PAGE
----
Although Burrow is not an organic or natural furniture brand, they do have a lot going for them in terms of chemical reduction.
Sabai is another good option for more affordable non-toxic sofas and sectionals, with pricing between $1,000 and $4,000.
Their collection isn’t quite as large as some of the other brands listed here, but they do offer several different customizations, including type of fabric and leg material. They also offer slip covers, which can make it easier to keep your couch clean and/or switch up your look.
None of Sabai’s furniture contains any formaldehyde, flame retardants, or PFAS. Their cushions are made from CertiPUR-US polyurethane foam, their fabrics (which are recycled and upcycled) are untreated, and the wood used for the frames is FSC certified and finished with a low-VOC stain. And they don’t use any glue at all!
Sabai is leading the way for sustainable sofas with their closed-loop Repair and Replace program, which allows you to repair your furniture as needed to get as many years as possible out of it. They also offer a Revive program, which allows you to re-sell your sofa or buy one secondhand at 30% off.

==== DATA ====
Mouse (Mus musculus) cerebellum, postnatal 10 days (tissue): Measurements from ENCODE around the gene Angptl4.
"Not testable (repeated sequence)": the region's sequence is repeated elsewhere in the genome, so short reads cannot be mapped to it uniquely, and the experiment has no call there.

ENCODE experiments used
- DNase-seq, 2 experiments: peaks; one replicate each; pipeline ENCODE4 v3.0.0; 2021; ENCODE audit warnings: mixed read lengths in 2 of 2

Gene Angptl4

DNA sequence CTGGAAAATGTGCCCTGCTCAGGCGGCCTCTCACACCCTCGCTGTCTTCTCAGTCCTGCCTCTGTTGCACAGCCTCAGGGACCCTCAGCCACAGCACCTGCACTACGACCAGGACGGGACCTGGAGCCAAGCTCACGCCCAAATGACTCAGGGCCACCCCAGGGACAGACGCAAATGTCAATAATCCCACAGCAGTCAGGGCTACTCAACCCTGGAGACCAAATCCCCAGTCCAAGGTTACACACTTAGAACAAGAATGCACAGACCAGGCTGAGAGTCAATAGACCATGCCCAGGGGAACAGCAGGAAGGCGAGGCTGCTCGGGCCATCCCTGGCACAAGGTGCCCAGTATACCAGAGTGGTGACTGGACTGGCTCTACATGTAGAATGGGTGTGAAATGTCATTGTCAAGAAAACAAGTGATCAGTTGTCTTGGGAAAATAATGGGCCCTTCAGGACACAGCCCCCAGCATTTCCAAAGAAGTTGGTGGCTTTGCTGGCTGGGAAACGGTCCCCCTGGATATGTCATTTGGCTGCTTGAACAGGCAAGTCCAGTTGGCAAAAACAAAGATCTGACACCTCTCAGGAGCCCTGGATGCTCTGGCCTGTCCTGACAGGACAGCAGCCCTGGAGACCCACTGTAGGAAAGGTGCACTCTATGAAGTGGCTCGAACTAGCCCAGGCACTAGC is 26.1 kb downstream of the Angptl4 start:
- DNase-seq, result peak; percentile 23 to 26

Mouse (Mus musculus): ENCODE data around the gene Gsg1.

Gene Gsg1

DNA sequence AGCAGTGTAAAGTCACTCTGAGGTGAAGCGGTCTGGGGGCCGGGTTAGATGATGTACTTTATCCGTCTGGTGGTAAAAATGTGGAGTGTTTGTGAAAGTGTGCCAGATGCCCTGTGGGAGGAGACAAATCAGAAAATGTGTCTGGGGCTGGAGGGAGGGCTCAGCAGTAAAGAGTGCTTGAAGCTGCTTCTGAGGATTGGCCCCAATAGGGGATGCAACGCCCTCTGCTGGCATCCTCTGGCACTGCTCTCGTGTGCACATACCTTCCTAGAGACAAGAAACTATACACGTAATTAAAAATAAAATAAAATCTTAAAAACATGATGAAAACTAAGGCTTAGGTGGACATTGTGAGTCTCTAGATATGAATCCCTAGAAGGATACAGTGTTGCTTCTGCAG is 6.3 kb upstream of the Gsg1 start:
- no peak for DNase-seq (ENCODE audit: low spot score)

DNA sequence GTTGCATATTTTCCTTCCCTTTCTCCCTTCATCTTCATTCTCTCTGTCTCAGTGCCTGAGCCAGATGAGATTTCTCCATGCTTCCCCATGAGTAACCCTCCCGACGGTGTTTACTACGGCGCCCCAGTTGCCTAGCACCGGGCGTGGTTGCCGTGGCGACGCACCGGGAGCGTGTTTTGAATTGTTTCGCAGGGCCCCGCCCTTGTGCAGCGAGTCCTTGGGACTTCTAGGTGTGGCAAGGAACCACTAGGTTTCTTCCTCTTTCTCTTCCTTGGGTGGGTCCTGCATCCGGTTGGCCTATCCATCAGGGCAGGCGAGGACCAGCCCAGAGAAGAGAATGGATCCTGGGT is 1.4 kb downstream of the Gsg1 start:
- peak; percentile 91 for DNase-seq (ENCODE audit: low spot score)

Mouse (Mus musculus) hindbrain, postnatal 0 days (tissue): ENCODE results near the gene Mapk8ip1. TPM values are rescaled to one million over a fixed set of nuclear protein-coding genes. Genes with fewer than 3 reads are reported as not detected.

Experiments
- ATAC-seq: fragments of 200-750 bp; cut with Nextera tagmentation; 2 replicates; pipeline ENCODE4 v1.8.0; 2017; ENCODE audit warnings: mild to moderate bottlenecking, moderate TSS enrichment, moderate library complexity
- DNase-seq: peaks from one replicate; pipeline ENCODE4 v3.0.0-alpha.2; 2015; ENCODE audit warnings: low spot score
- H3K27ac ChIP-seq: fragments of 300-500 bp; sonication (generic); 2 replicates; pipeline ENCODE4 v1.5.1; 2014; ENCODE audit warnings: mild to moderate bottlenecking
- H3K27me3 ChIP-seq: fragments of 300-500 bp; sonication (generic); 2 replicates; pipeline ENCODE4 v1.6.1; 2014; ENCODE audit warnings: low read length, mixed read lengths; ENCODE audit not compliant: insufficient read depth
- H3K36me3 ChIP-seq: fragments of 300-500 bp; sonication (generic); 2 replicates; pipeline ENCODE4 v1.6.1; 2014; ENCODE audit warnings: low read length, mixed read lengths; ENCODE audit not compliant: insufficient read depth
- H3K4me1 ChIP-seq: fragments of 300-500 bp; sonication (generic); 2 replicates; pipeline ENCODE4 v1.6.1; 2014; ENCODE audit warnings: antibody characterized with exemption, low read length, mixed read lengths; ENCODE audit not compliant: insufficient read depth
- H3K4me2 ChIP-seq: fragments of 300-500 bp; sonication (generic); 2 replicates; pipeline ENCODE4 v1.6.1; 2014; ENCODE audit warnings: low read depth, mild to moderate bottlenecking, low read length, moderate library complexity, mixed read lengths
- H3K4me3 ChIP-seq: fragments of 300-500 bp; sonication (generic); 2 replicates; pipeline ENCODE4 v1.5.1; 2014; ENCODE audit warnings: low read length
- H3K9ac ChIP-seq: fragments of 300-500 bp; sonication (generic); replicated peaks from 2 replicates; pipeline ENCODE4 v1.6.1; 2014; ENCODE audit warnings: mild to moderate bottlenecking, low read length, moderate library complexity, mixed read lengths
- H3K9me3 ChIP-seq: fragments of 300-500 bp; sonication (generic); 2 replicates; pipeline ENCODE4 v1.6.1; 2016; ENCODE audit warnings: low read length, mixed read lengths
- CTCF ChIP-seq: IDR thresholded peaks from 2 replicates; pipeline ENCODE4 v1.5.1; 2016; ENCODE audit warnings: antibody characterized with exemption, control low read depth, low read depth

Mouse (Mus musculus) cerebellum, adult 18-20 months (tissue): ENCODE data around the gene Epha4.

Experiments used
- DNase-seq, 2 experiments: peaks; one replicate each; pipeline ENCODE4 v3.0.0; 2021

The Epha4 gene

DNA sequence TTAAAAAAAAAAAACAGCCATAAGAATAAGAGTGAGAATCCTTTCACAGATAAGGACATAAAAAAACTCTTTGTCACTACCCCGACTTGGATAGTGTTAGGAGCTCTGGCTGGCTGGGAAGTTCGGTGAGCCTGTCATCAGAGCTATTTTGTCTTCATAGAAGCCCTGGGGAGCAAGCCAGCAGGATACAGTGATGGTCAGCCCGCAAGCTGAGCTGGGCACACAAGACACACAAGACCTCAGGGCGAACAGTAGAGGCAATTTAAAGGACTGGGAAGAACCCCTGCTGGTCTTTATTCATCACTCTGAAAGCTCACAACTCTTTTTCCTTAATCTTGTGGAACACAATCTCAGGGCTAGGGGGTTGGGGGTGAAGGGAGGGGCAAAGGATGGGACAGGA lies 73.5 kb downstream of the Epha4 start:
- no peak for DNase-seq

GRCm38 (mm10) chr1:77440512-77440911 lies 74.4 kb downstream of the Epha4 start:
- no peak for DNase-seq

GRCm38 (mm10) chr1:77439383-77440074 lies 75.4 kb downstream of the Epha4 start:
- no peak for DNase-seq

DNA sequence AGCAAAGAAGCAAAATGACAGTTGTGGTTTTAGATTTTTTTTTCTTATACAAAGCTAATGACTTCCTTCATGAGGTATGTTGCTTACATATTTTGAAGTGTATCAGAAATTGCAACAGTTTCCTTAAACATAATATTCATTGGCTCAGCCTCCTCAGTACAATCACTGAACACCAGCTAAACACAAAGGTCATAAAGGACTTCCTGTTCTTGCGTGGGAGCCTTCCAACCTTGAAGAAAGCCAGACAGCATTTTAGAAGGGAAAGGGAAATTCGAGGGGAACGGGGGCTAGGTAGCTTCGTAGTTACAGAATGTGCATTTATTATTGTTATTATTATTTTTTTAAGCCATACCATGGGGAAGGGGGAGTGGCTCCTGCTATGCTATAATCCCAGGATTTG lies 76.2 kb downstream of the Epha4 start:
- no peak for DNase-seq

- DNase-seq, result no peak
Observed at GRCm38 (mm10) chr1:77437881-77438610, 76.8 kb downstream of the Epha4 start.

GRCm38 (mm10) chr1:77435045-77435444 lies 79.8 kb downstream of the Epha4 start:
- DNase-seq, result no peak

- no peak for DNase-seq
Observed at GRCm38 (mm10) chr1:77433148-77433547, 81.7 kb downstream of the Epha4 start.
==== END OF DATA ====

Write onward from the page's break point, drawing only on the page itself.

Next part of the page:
All of Sabai’s furniture is ethically made in a family-owned factory in High Point, North Carolina. In fact, 90% of their materials are sourced within 100 miles of their production facility!
They do not offer financing at this time, but they do have a 30-day return policy and free shipping.
Like Burrow, Sabai does not use organic materials (at this time, anyway), but it’s still a brand worth considering because of the fact that they’re PFAS-free, flame-retardant free, and have so many eco-conscious initiatives in place.
7. Maiden Home
Maiden Mome carries sofas, sectionals, upholstered lounge chairs, and ottomans for you to complete your whole non-toxic living room setup. All of Maiden Home’s furniture is made without flame retardant, formaldehyd, and anti-fungal additives. Their cushions are made with CertiPUR-US certified soy-based foams.
*When shopping from Maiden Home, however, it’s important to choose your fabric carefully. Some of their fabrics do contain certain stain-resistant chemical treatments, (which are at least GREENGUARD Gold certified).
They have a lot of different fabrics to choose from, but not all of them are completely PFAS-free.
The NON-performance fabrics (such as the Mohair, Merino, and Italian Boucle collections) are completely untreated and PFAS-free.
However, the ONLY performance fabric that is PFAS-free is the Performance Woven Chenille. That one is made using a PFAS-free C0 treatment.
The other Performance Fabrics are free from PFOA and PFOS but NOT all PFAS.
So I suggest you either go with one of the untreated fabric options or the Performance Woven Chenille. Don’t be afraid to reach out to Maiden Home before you make your purchase to make sure you’re getting exactly what you want!